Japanese electronics giant Sharp Corp yesterday announced a ￥132.9 billion (US$1.6 billion) tie-up with Taiwan’s Hon Hai Precision Industry Co (鴻海精密) as part of an LCD panel tie-up as it looks to reverse recent losses.
Under the deal, Sharp would sell 121 million new shares for ￥66.9 billion to Hon Hai. In addition, Hon Hai chairman Terry Gou (郭台銘) and related investment corporations would buy 46.5 percent of Sharp’s display unit for ￥66 billion.
Hon Hai, parent company of manufacturing giant Foxconn Technology Group (富士康科技集團), which builds gadgets for Apple Inc, will own about 9.9 percent of Sharp after the sale, making it the Japanese firm’s biggest shareholder.
The Taiwanese firm will buy about half the LCD panels produced at the loss-making Sharp Display Products Corp, a venture with Sony Corp in Sakai, Sharp said, in a partnership aimed at creating stable demand for the panels.
“Our firm’s unique devices and technological strength, coupled with Hon Hai’s manufacturing strength and scale, should allow us to introduce attractive products and services in a timely fashion,” incoming Sharp president Takashi Okuda said in a statement.
Later, Okuda told a press briefing that “we wanted to go beyond national borders and seek opportunities to expand our business.”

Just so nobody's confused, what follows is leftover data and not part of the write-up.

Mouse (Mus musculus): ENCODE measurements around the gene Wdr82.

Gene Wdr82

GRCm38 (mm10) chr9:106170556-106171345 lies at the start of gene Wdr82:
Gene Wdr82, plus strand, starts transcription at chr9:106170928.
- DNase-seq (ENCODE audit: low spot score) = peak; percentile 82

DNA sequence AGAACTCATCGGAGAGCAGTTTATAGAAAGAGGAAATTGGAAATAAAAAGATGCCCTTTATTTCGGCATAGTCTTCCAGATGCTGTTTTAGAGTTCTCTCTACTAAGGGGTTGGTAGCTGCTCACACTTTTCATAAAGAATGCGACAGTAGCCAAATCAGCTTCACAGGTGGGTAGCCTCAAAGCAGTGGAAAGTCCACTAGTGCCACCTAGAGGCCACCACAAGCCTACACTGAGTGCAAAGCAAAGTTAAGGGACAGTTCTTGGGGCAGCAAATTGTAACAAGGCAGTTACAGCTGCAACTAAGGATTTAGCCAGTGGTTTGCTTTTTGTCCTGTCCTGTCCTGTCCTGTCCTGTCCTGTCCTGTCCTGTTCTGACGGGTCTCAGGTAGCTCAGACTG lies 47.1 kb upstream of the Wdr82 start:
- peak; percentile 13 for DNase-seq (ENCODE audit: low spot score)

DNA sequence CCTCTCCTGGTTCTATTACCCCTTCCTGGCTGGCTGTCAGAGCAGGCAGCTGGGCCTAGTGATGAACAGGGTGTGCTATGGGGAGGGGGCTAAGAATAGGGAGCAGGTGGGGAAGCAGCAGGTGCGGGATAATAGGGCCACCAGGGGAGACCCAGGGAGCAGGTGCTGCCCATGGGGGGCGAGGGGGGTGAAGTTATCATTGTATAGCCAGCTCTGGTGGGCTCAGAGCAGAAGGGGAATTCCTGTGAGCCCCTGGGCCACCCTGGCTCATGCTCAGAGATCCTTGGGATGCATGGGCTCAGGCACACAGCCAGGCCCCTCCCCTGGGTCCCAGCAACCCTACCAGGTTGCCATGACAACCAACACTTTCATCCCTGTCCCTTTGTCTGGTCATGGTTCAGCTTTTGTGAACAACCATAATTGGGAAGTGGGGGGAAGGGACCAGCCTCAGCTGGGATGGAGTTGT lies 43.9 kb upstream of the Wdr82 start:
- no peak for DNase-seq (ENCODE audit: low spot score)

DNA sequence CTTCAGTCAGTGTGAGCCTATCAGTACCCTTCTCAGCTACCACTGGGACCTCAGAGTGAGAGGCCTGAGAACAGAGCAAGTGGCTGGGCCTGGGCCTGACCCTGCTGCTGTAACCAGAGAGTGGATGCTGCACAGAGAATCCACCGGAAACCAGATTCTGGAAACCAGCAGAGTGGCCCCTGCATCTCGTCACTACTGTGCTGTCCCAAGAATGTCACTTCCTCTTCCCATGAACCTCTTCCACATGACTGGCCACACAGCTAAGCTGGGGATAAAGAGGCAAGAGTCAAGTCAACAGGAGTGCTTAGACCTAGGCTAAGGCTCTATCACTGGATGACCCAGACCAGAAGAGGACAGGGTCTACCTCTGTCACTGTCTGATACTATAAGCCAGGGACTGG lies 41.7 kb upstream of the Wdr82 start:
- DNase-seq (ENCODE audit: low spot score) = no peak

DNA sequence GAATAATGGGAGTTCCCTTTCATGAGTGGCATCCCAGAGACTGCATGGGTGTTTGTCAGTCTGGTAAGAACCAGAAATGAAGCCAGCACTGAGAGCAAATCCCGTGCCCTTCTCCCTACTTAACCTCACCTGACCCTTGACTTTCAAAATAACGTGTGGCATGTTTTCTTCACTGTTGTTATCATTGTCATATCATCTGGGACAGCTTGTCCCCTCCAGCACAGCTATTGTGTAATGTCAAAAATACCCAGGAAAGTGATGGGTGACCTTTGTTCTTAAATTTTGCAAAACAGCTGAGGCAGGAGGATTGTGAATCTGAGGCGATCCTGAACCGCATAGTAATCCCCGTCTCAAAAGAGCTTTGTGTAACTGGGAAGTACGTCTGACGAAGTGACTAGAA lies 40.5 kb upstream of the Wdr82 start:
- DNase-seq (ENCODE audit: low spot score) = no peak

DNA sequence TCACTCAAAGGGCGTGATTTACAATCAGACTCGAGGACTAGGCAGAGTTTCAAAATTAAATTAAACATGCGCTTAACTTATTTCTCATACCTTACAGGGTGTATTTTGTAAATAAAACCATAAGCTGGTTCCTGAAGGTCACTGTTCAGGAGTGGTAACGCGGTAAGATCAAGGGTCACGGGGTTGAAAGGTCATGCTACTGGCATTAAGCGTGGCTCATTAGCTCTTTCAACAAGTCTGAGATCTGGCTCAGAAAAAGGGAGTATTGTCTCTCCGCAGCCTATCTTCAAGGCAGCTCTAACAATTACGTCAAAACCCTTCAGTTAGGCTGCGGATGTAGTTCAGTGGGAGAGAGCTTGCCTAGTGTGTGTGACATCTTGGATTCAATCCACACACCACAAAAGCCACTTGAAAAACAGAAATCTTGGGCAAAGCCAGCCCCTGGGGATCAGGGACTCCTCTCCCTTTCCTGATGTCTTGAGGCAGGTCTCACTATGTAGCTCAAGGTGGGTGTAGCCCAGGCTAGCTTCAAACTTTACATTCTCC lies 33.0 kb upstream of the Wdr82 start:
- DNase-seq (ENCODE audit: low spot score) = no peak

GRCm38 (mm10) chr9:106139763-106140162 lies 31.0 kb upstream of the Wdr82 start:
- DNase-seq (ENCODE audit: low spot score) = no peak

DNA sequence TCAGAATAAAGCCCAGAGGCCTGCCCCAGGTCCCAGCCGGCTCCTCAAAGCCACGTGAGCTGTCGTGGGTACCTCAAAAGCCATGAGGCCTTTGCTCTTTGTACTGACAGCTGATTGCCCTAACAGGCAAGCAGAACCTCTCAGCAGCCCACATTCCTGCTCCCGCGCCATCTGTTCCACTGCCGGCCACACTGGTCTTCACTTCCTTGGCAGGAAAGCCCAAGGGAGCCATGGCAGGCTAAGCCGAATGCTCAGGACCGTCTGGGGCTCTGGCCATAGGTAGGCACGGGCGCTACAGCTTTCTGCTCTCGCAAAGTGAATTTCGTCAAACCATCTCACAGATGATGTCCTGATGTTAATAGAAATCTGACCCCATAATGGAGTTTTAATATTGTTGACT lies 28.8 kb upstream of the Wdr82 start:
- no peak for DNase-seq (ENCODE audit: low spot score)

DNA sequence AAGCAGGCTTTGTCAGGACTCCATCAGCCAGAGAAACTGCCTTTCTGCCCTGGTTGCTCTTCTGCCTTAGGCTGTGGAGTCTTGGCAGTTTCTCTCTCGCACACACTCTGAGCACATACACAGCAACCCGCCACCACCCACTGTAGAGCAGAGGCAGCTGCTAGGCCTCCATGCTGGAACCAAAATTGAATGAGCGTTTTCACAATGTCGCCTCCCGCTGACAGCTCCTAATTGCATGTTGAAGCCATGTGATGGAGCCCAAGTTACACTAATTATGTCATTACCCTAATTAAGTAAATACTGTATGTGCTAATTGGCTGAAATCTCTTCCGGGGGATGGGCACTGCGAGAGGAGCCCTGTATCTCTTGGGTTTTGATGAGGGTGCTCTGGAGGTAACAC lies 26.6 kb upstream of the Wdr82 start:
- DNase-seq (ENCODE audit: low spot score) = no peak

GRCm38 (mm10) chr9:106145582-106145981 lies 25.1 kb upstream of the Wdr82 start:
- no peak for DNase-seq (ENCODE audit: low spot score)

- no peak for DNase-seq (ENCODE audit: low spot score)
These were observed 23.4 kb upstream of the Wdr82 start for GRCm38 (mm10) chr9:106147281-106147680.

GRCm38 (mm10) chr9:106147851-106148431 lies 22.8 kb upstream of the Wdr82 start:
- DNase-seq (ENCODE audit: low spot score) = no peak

Sharp, Japan’s largest maker of flat panels, last month forecast a record ￥290 billion loss for the year ending March 31 as TV prices dropped and the yen reached a post-World War II high.
“We needed to take action, as we face a strong yen and a rapidly changing business environment,” Okuda said. “It’s no longer an option to do everything from development, design, manufacturing, marketing and customer service. It’s more important for us to collaborate with business partners to be competitive in the market.”
Hon Hai entities will buy 121.65 million new shares in Sharp, according to the statement. Hon Hai Precision and fully owned unit Foxconn (Far East) Ltd will hold 6.6 percent of Sharp, while Foxconn Technology Co (鴻準), the Taipei-listed maker of computer casings and electronics, and its unit, Q-Run Holdings Ltd, will own 3.3 percent, Simon Hsing (邢治平), a spokesman for Taipei-based Hon Hai, said by phone.
The sale of its Sharp Display Products shares will cut Sharp’s stake in the venture with Sony to 46.5 percent. Sony will keep its 7 percent holding, the firm said.
Japan’s electronics giants have been bleeding red ink, partly due to their loss-making TV units as the strong yen makes their products more expensive overseas, while they face tough competition from rivals like Samsung Electronics Co.
Japanese firms were also hit by sluggish demand for TVs at home, after record sales last fiscal year due to a temporary subsidy as the nation shifted to digital terrestrial broadcasting from an analog system.
“It’s positive for Sharp,” said Mitsushige Akino, of Ichiyoshi Investment Management Co in Tokyo. “The company got a backup for its capital and the partnership will also make it easier for Sharp to expand in China and Taiwan.”